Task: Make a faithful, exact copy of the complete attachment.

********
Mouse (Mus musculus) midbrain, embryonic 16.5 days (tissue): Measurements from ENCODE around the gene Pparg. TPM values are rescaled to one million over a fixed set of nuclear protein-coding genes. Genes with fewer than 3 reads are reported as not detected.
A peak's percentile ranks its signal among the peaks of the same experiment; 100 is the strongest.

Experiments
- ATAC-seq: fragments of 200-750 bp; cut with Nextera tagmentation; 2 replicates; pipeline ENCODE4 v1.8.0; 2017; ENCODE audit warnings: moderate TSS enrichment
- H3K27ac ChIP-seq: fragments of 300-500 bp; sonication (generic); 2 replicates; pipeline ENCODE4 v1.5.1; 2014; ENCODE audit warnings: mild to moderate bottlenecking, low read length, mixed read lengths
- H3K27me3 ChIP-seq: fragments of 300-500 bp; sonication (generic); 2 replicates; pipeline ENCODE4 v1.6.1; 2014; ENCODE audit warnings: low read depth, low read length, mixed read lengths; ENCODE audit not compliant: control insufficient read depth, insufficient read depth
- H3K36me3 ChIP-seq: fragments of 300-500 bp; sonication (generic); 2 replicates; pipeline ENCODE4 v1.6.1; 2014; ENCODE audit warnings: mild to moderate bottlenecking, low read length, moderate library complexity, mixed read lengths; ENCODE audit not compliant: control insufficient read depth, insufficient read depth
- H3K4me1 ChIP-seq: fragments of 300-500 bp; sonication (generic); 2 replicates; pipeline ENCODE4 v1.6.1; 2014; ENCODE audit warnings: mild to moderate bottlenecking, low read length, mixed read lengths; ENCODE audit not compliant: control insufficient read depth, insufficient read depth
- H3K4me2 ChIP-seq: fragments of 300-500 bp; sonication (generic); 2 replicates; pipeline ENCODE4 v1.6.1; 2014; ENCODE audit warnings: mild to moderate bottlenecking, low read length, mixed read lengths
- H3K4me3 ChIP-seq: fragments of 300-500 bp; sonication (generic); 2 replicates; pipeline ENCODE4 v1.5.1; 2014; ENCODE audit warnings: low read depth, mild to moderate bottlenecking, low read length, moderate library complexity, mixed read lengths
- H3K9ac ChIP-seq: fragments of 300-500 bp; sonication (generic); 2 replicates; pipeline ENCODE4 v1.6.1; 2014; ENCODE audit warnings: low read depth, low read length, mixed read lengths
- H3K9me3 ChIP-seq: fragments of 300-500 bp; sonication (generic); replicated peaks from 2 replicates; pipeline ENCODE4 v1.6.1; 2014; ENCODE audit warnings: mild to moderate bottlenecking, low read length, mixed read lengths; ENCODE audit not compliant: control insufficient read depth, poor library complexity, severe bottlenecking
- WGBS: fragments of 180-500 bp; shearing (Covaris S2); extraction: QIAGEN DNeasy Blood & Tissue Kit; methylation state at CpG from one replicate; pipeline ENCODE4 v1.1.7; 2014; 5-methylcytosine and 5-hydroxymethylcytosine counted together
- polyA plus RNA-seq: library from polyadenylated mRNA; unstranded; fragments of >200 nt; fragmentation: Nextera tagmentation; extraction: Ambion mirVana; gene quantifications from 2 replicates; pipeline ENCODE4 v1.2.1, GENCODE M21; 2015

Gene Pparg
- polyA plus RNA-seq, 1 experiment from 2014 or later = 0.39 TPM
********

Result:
Mouse (Mus musculus) midbrain, embryonic 16.5 days (tissue): Measurements from ENCODE around the gene Pparg. TPM values are rescaled to one million over a fixed set of nuclear protein-coding genes. Genes with fewer than 3 reads are reported as not detected.
A peak's percentile ranks its signal among the peaks of the same experiment; 100 is the strongest.

Experiments
- ATAC-seq: fragments of 200-750 bp; cut with Nextera tagmentation; 2 replicates; pipeline ENCODE4 v1.8.0; 2017; ENCODE audit warnings: moderate TSS enrichment
- H3K27ac ChIP-seq: fragments of 300-500 bp; sonication (generic); 2 replicates; pipeline ENCODE4 v1.5.1; 2014; ENCODE audit warnings: mild to moderate bottlenecking, low read length, mixed read lengths
- H3K27me3 ChIP-seq: fragments of 300-500 bp; sonication (generic); 2 replicates; pipeline ENCODE4 v1.6.1; 2014; ENCODE audit warnings: low read depth, low read length, mixed read lengths; ENCODE audit not compliant: control insufficient read depth, insufficient read depth
- H3K36me3 ChIP-seq: fragments of 300-500 bp; sonication (generic); 2 replicates; pipeline ENCODE4 v1.6.1; 2014; ENCODE audit warnings: mild to moderate bottlenecking, low read length, moderate library complexity, mixed read lengths; ENCODE audit not compliant: control insufficient read depth, insufficient read depth
- H3K4me1 ChIP-seq: fragments of 300-500 bp; sonication (generic); 2 replicates; pipeline ENCODE4 v1.6.1; 2014; ENCODE audit warnings: mild to moderate bottlenecking, low read length, mixed read lengths; ENCODE audit not compliant: control insufficient read depth, insufficient read depth
- H3K4me2 ChIP-seq: fragments of 300-500 bp; sonication (generic); 2 replicates; pipeline ENCODE4 v1.6.1; 2014; ENCODE audit warnings: mild to moderate bottlenecking, low read length, mixed read lengths
- H3K4me3 ChIP-seq: fragments of 300-500 bp; sonication (generic); 2 replicates; pipeline ENCODE4 v1.5.1; 2014; ENCODE audit warnings: low read depth, mild to moderate bottlenecking, low read length, moderate library complexity, mixed read lengths
- H3K9ac ChIP-seq: fragments of 300-500 bp; sonication (generic); 2 replicates; pipeline ENCODE4 v1.6.1; 2014; ENCODE audit warnings: low read depth, low read length, mixed read lengths
- H3K9me3 ChIP-seq: fragments of 300-500 bp; sonication (generic); replicated peaks from 2 replicates; pipeline ENCODE4 v1.6.1; 2014; ENCODE audit warnings: mild to moderate bottlenecking, low read length, mixed read lengths; ENCODE audit not compliant: control insufficient read depth, poor library complexity, severe bottlenecking
- WGBS: fragments of 180-500 bp; shearing (Covaris S2); extraction: QIAGEN DNeasy Blood & Tissue Kit; methylation state at CpG from one replicate; pipeline ENCODE4 v1.1.7; 2014; 5-methylcytosine and 5-hydroxymethylcytosine counted together
- polyA plus RNA-seq: library from polyadenylated mRNA; unstranded; fragments of >200 nt; fragmentation: Nextera tagmentation; extraction: Ambion mirVana; gene quantifications from 2 replicates; pipeline ENCODE4 v1.2.1, GENCODE M21; 2015

Gene Pparg
- polyA plus RNA-seq, 1 experiment from 2014 or later = 0.39 TPM